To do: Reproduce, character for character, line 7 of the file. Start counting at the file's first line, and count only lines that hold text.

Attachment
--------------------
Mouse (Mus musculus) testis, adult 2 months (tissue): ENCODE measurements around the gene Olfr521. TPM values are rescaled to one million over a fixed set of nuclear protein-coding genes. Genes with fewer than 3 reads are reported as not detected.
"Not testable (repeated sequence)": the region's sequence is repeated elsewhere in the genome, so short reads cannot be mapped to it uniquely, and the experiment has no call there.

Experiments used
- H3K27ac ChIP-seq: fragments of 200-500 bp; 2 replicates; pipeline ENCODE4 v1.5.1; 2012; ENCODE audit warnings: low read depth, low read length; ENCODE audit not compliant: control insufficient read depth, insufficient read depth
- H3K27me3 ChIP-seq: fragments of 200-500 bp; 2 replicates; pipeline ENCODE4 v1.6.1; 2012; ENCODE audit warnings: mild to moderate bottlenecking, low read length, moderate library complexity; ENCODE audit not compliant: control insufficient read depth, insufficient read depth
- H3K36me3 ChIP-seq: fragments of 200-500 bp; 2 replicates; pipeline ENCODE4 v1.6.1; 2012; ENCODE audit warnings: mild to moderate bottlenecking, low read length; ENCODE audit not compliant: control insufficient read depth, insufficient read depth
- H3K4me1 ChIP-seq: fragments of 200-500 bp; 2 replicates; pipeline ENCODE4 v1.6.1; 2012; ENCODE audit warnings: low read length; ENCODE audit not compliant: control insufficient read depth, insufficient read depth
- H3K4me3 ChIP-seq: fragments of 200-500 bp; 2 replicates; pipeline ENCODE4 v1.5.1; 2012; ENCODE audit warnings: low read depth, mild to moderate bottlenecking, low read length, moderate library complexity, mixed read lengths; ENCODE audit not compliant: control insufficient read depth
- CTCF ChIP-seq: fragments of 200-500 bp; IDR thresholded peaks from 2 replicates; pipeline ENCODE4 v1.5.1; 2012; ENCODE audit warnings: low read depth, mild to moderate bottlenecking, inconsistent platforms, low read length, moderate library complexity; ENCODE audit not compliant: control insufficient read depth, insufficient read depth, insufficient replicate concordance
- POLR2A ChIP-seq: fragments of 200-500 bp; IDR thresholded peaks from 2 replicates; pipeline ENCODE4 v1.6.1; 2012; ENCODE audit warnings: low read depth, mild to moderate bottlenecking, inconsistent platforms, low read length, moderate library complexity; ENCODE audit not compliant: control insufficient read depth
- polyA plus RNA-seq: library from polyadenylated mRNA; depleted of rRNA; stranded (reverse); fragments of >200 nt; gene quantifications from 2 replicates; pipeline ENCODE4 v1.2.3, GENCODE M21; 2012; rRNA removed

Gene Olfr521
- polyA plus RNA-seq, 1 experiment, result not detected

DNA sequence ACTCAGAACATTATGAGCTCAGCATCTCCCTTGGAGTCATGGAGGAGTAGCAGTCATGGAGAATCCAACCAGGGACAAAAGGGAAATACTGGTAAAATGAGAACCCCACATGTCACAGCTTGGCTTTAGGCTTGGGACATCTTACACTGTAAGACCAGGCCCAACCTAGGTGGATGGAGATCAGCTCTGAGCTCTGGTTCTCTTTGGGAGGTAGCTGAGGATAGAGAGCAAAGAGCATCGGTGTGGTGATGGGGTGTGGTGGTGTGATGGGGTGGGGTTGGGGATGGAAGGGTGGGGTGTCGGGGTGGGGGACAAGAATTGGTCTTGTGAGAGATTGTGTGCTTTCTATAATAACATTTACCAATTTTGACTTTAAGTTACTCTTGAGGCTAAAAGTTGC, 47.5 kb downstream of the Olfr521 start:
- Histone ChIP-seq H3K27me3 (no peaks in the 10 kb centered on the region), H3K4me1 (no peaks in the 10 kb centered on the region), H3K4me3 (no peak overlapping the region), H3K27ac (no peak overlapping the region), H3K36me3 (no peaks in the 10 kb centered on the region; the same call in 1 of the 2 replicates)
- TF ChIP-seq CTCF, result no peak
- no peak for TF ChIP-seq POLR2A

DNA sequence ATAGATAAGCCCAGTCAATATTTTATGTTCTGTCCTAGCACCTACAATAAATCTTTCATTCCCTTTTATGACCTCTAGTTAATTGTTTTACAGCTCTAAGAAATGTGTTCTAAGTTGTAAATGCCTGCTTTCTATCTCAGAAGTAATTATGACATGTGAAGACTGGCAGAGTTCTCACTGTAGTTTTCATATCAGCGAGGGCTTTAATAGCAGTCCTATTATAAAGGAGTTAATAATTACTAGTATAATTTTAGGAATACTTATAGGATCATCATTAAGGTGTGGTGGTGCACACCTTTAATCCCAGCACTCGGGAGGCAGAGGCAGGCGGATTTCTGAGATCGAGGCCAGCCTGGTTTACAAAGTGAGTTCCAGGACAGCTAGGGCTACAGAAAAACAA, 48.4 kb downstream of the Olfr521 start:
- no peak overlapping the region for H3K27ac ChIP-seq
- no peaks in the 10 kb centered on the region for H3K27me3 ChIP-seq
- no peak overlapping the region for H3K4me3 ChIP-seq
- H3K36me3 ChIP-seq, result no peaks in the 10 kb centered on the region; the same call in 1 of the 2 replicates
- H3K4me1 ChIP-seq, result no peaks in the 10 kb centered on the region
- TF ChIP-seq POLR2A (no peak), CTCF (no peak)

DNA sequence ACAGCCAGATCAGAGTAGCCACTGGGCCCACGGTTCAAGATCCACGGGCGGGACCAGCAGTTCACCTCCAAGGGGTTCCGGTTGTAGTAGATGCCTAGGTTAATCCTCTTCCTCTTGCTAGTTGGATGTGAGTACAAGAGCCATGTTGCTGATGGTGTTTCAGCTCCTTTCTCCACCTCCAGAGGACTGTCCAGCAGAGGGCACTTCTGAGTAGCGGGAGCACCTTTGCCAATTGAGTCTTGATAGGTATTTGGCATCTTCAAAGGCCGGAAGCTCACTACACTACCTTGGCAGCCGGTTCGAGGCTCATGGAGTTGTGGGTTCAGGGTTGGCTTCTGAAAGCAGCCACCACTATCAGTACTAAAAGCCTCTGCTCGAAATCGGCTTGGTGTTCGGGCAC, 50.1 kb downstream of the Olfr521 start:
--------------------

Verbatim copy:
- H3K4me1 ChIP-seq: fragments of 200-500 bp; 2 replicates; pipeline ENCODE4 v1.6.1; 2012; ENCODE audit warnings: low read length; ENCODE audit not compliant: control insufficient read depth, insufficient read depth